11/01/2004 12:00AM

Balla Twine to put pedal on metal


CHICAGO - The trainer Michelle Boyce finally could hold off no longer. Boyce had been waiting and waiting for the right spot to come up on dirt, and it wasn't happening. She had a couple of horses who simply needed to race, even if they had to race on the wrong surface. And so Balla Twine and Quest for Truth ran in the seventh race Oct. 22 at Hawthorne, with Balla Twine finishing eighth, Quest for Truth seventh in the 1 1/16-mile turf race.

Wednesday at Hawthorne, both get their preferred surface, and Boyce, barring the unforeseen, will get the money.

In fact, Balla Twine is edging toward the category of "cinch," especially if Hawthorne's dirt track continues to show a trend in the direction it was going Sunday, when early speed ruled. There are only five horses in the Hawthorne feature - race 1 on a nine-race card - and Balla Twine appears to be by far the fastest out of the gate. She has won 5 of 8 starts on Hawthorne's main track, and with speed jockey Earlie Fires named to ride, there are no questions of tactics on Wednesday: Balla Twine is going to the front, and there's probably nothing her opponents can do to stop her from getting there.

Four of the five horses, including both of Boyce's, were entered in the 1 1/16-mile race under a $50,000 claiming option. The only filly running under fourth-level allowance conditions, Sunset Kisses, is the one Balla Twine has to fear. Sunset Kisses has won two straight starts, one in an Arlington one-turn mile, the other around two turns at Hawthorne, and if her form has truly reached a peak, she could put a scare into Balla Twine and her backers in the final half-furlong.

Quest for Truth won 7 of 12 last season, and though Boyce and her owners were willing to plunk down $50,000 to claim her Aug. 1, Quest for Truth hasn't looked quite like the same filly this year. Jo Me the Money clearly is a cut below the top horses, while Cady's Cafe, a recent Mexican import, is a complete unknown. She did win a Mexican Group 1 in the fall of 2003 - and what that means is entirely uncertain.

Assistants have bosses on top

Look at the Hawthorne trainer standings, and you might think you were at Lone Star Park. Through Sunday's races, Steve Asmussen held a one-victory lead, 12-11, over Bret Calhoun. Both are more readily associated with races in the Southwest, and neither could realistically have expected their Chicago backup strings to operate so efficiently this fall.

For Asmussen, who won two maiden races with first-time starters here Friday, the good Hawthorne run comes on the heels of a surprisingly strong Arlington meet, where Asmussen finished second in the standings to trainer Frank Kirby.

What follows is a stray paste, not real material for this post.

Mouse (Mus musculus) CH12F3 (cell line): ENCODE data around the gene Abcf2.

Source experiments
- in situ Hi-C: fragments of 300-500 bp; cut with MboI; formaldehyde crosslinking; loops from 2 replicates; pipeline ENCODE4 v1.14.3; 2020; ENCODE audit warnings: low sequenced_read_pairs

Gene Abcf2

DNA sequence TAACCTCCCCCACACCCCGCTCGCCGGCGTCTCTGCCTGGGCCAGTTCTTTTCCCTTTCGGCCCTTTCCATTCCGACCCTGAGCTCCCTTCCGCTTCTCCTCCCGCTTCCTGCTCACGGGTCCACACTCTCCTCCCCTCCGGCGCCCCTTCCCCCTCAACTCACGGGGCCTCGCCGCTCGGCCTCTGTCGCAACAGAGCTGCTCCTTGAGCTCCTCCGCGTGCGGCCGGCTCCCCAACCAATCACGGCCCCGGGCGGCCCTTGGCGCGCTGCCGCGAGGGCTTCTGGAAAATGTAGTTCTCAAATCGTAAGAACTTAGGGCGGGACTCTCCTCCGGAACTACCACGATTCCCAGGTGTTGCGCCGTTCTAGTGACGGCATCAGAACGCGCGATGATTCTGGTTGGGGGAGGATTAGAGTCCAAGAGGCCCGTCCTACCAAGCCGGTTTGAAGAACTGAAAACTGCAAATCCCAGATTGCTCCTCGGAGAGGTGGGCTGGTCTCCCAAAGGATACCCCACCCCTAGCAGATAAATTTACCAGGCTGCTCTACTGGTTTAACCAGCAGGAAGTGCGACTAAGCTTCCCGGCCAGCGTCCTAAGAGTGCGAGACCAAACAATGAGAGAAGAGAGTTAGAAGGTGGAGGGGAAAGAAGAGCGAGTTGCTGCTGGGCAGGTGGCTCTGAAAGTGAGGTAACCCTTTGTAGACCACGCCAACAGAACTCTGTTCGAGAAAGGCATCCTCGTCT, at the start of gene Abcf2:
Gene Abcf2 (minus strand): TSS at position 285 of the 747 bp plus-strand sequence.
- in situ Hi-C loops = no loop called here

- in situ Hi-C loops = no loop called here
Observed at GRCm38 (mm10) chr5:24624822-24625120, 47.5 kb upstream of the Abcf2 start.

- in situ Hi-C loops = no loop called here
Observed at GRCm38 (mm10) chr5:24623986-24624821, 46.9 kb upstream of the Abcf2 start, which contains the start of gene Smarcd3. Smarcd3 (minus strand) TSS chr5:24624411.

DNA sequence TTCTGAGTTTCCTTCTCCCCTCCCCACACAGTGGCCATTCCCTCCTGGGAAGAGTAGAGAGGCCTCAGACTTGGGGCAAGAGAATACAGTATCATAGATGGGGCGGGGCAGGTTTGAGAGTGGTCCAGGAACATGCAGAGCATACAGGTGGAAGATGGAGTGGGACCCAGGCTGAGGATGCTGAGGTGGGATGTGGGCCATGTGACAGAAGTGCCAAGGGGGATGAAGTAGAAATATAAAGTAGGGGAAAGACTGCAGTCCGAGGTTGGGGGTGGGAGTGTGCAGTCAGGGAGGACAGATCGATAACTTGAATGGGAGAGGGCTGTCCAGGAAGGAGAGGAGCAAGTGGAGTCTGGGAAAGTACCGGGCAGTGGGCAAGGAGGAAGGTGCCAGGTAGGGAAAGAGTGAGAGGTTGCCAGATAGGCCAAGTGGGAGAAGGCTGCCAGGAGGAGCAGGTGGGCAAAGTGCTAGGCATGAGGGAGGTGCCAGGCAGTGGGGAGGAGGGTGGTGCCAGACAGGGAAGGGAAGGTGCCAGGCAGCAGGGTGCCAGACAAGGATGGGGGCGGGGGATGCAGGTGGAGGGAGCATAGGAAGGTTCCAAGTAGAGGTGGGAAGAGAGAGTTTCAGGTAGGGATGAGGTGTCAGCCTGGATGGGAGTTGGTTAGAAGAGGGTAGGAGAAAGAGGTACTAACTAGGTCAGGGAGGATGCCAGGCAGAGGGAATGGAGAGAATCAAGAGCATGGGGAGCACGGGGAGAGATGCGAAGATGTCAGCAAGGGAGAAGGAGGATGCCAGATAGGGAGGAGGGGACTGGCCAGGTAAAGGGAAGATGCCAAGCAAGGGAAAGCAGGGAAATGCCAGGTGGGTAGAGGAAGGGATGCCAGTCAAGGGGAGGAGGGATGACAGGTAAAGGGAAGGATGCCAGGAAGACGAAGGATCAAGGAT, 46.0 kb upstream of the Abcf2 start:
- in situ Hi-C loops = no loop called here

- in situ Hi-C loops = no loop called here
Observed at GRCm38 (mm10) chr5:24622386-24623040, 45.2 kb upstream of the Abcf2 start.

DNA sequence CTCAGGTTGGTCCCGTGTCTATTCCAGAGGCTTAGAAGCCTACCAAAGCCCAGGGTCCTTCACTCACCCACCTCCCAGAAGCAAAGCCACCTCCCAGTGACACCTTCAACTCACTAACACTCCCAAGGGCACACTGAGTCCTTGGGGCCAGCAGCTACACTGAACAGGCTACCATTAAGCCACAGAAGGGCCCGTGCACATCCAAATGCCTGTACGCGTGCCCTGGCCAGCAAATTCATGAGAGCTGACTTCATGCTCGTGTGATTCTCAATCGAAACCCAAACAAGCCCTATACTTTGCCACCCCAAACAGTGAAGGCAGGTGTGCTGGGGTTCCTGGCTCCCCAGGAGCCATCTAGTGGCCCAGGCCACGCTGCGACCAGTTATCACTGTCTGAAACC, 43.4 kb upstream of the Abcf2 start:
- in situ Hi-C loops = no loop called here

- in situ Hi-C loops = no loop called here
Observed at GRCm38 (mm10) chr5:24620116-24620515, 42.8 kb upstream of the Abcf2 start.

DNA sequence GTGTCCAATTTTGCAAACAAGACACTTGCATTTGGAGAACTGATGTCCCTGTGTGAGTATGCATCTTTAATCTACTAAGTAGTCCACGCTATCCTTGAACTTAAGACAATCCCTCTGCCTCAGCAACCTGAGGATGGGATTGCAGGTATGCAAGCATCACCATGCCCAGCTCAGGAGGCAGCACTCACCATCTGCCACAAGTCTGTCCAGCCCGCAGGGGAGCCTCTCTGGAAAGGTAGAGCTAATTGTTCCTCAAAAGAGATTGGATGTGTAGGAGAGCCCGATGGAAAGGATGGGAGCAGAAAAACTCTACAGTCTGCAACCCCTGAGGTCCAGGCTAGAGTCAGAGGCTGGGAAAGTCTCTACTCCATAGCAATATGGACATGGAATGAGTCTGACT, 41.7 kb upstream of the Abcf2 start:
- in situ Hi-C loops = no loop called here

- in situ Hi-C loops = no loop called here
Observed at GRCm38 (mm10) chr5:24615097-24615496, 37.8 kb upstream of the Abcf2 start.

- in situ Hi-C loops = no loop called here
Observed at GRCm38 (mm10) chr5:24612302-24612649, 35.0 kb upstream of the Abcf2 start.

"We've had a better string of horses in Chicago all year long," Asmussen said.

Neither Asmussen nor Calhoun spends a great deal of time personally overseeing day-to-day Hawthorne operations: That is what good assistants are for, and both outfits have one. Pat Cuccurullo, a longtime head trainer, is Asmussen's man here, while Peaches Geier serves as Calhoun's Chicago assistant.

Asmussen has done especially well in maiden races, while Calhoun is prospering with sharp claiming and allowance horses. Onlyinurimagination, a gelding who ran in and lost a $5,000 claimer three months ago at Arlington, won a second-level allowance on Saturday, running six furlongs in a swift 1:09.75.

Block picking his spots

Instead of shipping to Churchill Downs for the Ack Ack Handicap on Sunday - as once had been considered - the graded stakes winner Apt to Be stayed home at Hawthorne, breezing a moderate half-mile over the weekend.

"I've got an allowance race picked out next week, and that's where he's running," said trainer Chris Block. "My decision not to go to the Ack Ack was based on wanting to put him in a spot where he could win."

While Apt to Be remains in Chicago, Mystery Giver has made the move from the racetrack to the Block family farm near Ocala, Fla., where he continues to recover from a serious leg injury sustained in the Arlington Million. Mystery Giver's recovery is progressing favorably, Block said, and since Mystery Giver is a gelding, he will race again if he is able to come back as a high-level performer.

"He's looking better, and hopefully things will keep going in that direction," Block said.